Hidden Herd, the online new music magazine, brought their ‘Hidden Herd Presents’ show to Brighton for the first time with a line-up that showcased the eclecticism of their listening tastes at The Hope & Ruin on a bitterly cold Wednesday night. Indie power pop band Bokito, dance pop duo MOONOVERSUN, Brighton indie band Safe to Swim, and trip-hop-meets-indie-disco band Strong Asian Mothers all brought something different in a night of diverse, multi-formed pop music.
Bokito, named after a Dutch gorilla that escaped his cage and attacked a woman, opened the gig to a modest crowd. On Facebook they simply state that, “We’ll make you dance” and, in many ways, that’s the perfect description for them. Their set was made up of exciting, calypso-like pop music that displayed dance beats capable of making even the most conservative dance. Yet, no one was dancing more than frontman Moses Moorhouse, who pulled out some outrageous moves in a set that was as confident as the singer himself. Debut single ‘Better at Getting Worse’ was undoubtedly the highlight, with its mix of indie, afrobeat, and power pop that recalls the art-pop of Everything Everything and the adolescent fun of Vampire Weekend.
Brighton’s, “Wonky pop duo” MOONOVERSUN quickly metamorphosed the atmosphere into something akin to an Ibiza pool party blended with a dingy Berlin club. It’s clear to see the duo’s influences from this set, with the pop sensibilities of Dua Lipa and Charli XCX, as well as the sultry dance anthems of early Rihanna and Tommy Genesis crystallizing and amalgamating as the set continued. Importantly, though, they’ve got the memorable pop songs to back-up those influences, with even a section of the crowd singing along to their haphazard tunes.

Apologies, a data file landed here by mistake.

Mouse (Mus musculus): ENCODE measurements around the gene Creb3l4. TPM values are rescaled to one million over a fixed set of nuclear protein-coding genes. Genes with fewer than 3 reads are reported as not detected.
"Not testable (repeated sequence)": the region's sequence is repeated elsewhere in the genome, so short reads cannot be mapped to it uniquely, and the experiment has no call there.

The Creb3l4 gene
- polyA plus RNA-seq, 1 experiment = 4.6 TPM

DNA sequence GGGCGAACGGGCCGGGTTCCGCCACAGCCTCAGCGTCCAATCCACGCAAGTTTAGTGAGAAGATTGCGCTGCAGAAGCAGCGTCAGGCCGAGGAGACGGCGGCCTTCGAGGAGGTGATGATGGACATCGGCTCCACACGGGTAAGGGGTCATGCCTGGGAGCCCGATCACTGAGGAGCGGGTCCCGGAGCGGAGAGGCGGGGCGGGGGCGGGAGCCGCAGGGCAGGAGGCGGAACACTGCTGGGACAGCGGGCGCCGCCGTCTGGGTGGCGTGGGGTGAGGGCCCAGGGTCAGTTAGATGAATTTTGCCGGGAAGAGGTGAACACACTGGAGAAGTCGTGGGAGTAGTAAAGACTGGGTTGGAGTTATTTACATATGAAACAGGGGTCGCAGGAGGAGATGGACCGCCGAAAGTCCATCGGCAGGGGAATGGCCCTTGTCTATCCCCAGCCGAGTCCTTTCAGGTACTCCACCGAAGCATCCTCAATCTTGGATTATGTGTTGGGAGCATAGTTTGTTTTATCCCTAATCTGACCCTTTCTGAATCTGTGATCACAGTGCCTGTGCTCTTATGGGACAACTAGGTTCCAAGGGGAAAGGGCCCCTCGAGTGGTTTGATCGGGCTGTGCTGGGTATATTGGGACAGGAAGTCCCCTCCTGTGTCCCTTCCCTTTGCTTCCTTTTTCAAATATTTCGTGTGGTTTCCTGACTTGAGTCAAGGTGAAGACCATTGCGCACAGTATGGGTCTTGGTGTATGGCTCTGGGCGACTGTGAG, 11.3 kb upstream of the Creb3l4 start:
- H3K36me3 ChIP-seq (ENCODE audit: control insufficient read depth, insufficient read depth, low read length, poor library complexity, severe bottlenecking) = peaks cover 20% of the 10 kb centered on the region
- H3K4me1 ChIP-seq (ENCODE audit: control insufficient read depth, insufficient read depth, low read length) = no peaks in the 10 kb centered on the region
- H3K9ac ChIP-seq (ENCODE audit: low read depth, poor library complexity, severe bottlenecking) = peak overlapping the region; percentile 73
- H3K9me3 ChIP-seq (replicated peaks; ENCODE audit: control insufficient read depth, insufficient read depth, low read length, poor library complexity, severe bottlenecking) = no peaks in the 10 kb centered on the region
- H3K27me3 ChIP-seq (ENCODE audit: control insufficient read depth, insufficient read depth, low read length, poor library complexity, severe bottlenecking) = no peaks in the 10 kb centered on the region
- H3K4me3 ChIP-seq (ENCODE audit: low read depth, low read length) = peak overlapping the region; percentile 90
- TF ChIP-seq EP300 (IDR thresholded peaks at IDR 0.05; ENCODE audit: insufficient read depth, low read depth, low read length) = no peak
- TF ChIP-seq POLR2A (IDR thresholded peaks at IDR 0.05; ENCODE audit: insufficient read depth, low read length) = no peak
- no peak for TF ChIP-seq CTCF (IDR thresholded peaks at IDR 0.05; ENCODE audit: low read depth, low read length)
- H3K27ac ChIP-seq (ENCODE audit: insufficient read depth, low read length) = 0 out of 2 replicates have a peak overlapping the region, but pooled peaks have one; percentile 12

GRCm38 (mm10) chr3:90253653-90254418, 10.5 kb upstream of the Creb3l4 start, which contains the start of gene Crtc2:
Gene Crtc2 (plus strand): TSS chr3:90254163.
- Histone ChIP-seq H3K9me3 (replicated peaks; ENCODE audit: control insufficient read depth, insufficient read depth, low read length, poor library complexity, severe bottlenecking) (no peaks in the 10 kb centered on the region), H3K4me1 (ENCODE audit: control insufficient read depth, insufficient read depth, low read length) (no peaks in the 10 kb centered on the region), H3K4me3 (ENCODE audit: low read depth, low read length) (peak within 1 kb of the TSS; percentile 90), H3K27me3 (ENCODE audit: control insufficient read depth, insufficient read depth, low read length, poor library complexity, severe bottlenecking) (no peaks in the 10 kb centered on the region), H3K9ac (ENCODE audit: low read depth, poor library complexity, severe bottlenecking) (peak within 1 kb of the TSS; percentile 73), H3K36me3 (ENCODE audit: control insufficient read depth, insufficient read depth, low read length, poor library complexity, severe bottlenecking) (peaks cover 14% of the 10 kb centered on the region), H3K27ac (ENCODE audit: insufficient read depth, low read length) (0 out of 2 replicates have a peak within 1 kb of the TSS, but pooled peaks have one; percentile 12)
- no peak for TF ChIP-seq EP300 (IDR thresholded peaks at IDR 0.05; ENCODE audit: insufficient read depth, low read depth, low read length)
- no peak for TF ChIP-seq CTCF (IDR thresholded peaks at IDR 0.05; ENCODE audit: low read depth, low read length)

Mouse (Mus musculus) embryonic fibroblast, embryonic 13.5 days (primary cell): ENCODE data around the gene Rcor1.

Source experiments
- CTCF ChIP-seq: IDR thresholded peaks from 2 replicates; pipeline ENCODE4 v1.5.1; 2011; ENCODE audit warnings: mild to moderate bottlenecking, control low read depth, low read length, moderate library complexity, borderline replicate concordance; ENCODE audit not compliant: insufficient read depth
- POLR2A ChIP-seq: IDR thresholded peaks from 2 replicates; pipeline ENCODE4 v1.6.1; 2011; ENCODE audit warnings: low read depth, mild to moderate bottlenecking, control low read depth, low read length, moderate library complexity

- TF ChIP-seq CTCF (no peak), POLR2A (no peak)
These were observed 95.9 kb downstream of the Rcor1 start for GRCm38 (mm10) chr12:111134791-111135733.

Safe to Swim, the Brighton band who are quickly catching an increasing amount of attention throughout the country, were up next for their first Brighton gig in a while. The most impressive aspect to Safe to Swim is their vast array of captivating pop songs. From ‘Boyfriend’, to ‘Struggling’, and ‘Pretty in the Morning’, they’ve got an incredible amount of power-pop ballads that are thrilling in their dynamism, intimacy and imposing nature.
Strong Asian Mothers continued the carnival atmosphere with their mixture of trip-hop, pop, and decadent grooves. The London trio really showcased their sense of fun, especially with the appealing chemistry between Amer and Kalim. Of course, having known each other for 15 years they must know each other like the back of their hands, but they’re clearly enjoying playing together and it creates a contagious energy. None more so than with their excellent cover of En Vogue’s ‘Don’t Let Go’ where they challenge themselves to stare into each other’s eyes for the entire song.
It’s with latest single ‘Hard to Find’ where they really showcase their creative pop charisma, however. It’s a hedonistic mixing of hip-hop, pop and electronic sounds that evokes the nu-soul of Jungle or Chet Faker, but it stays grounded to an indie level by an excellent vocal and iconic beat that spawns an exciting level of optimistic energy throughout the crowd.
Of course, they’re a fantastic live unit too, but everything seems so tongue-in-cheek it’s refreshing to see a band not take everything so seriously. Whether they’re cracking jokes, talking through a reverb-heavy mic, or hiding behind a tiny curtain to wait to come back on for a hip-hop sampling finale, everything is about fun for Strong Asian Mothers. Ultimately, this was a showcase of Strong Asian Mother’s capability as a band, but it also made them incredibly likeable and charming.